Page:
Lapwing is considered by many to be Ireland’s national bird, but their declines are cause for concern.
Black-tailed Godwit, a member of the same family as the Curlew that breeds in Iceland, has increased by 92% since annual monitoring began in 1994. Species such as Mute Swan, Little Grebe and Grey Heron, which breed on Irish lakes and rivers are all stable or increasing in number. One of Ireland’s most recent arrivals, the Little Egret, has shown a steady and significant increase since it arrived into Ireland 20 years ago and is now widespread across the entire country.
Species with a mixed report card include the Light-bellied Brent Goose, which has increased overall but is now showing a recent decline. Numbers of Sanderling, which the Pixar short movie ‘Piper’ was based on, are 85% higher than they were when monitoring began, but have decreased by 24% in the last five years. Recent declines of this magnitude are cause for concern and there is a risk that longer term increases for some species could be quickly undone in a few short years.
Sanderling have increased overall since monitoring began here, but shown recent declines.
“Ireland’s waterbirds are indicators of the health of the wetland environment they use. These are sites that we depend on too – for drinking water, flood relief, agriculture, tourism, aquaculture and industry. As is always the case with this sort of research, it has answered some questions but poses many more, and we’ll be scrutinising these results in the months and years to come to decipher some patterns of change that might not be so immediately obvious.” Said John Kennedy.
Scientific Officer Brian Burke said “We would encourage everyone to visit the website and take a look at how the birds are faring at their local site, and other sites in their county. When you see the numbers side-by-side with the national trend figures, you might be surprised to see how a species is faring closer to home. Of course, the next step is to ensure that these data are used by communities, local authorities and politicians, to protect our precious wetlands and all of the ecosystem benefits they’ve brought us for generations. Since the survey began in 1994, over 1,100 counters from across the country have given up their time to provide this data, amounting to more than 81,000 winter site visits. None of this would be possible without their dedication!”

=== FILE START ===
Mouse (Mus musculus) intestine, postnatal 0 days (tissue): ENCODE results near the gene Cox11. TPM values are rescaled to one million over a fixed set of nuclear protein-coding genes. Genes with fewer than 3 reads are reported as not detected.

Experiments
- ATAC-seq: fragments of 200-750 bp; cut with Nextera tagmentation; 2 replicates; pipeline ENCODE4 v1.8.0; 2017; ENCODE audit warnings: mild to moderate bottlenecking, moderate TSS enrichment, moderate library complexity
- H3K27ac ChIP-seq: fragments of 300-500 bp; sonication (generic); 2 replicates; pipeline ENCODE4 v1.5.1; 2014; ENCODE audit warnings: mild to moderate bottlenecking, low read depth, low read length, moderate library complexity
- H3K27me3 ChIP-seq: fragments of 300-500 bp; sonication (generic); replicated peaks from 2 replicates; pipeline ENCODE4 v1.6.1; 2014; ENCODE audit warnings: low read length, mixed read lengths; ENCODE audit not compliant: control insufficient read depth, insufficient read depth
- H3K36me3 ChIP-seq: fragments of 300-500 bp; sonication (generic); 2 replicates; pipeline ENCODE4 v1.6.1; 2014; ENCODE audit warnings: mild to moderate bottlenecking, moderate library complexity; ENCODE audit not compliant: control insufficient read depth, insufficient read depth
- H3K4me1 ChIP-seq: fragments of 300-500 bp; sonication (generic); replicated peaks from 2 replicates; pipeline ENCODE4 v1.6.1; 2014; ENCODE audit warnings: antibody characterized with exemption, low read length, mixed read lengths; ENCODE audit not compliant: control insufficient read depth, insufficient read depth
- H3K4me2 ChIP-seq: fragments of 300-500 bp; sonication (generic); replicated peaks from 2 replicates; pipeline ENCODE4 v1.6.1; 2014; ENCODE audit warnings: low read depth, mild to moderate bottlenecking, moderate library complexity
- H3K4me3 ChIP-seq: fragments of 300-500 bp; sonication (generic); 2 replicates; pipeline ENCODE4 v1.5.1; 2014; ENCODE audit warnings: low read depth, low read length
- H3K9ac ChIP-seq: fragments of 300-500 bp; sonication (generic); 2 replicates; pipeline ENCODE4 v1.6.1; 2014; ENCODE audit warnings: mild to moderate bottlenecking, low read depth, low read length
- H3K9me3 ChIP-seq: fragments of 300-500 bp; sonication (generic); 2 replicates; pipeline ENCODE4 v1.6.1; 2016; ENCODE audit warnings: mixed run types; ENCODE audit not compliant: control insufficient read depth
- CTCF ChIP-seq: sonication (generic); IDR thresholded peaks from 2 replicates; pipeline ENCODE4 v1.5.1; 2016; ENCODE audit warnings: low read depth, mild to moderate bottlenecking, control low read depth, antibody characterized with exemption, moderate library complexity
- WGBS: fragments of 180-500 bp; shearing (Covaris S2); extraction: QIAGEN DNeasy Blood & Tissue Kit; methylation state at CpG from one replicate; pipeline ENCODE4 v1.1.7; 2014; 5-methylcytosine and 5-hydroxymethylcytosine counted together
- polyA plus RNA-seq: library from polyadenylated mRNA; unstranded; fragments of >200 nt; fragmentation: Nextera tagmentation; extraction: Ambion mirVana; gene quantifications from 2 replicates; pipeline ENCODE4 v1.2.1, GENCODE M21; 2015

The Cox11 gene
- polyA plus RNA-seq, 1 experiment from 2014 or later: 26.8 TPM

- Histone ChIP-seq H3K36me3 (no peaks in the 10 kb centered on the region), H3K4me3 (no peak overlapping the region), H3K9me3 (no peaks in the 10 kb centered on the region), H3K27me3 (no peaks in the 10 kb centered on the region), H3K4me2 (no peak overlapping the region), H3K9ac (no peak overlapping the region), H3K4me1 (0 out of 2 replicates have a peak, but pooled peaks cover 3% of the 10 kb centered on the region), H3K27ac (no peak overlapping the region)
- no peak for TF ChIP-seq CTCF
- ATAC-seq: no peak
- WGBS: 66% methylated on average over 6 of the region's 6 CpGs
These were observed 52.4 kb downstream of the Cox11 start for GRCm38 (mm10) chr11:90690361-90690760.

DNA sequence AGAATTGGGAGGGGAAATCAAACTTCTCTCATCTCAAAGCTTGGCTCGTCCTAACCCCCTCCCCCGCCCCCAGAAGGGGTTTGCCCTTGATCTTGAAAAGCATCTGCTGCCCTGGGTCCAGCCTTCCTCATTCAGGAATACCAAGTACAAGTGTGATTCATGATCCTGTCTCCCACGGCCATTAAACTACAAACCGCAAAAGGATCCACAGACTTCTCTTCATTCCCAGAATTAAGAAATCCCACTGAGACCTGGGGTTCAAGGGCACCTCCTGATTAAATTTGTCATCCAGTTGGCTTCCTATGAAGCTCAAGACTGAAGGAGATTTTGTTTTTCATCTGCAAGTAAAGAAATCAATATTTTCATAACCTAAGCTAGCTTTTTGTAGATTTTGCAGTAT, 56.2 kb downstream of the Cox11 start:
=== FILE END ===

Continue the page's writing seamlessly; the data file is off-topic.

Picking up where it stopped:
Grey Plover, a strictly coastal version of the more widespread Golden Plover and Lapwing, are faring poorly.
The results are also important in a planning context. I-WeBS Project Manager Lesley Lewis explains “An Appropriate Assessment (AA) is an assessment of the potential adverse effects of a plan or project (in combination with other plans or projects) on Special Areas of Conservation and Special Protection Areas, the latter often designated for migratory wintering waterbirds. These new site trends will therefore allow those completing AA to assess the current status of the waterbird species at the relevant sites. This is an important improvement to the process that will have implications for future developments across the country.”
Dr Seán Kelly, waterbird ecologist at the NPWS who manages the I-WeBS contract added: “The Irish Wetland Bird Survey is an incredibly successful and valuable bird monitoring programme. The success of the programme is down to the hundreds of citizen scientists and NPWS and BirdWatch Ireland staff across Ireland who take part in the survey. The size, strength and extent of this bird monitoring community is simply fantastic, and I would like to thank every individual for their ongoing efforts.
The survey has been running since 1994 so the resulting long-term dataset allows us to robustly monitor environmental change as it manifests in and impacts upon bird populations. I really encourage everyone to take a look at the report and consider the findings, at a local and national level. The data gathered under this survey allows us to further understand how and where conservation management and policies can be improved.”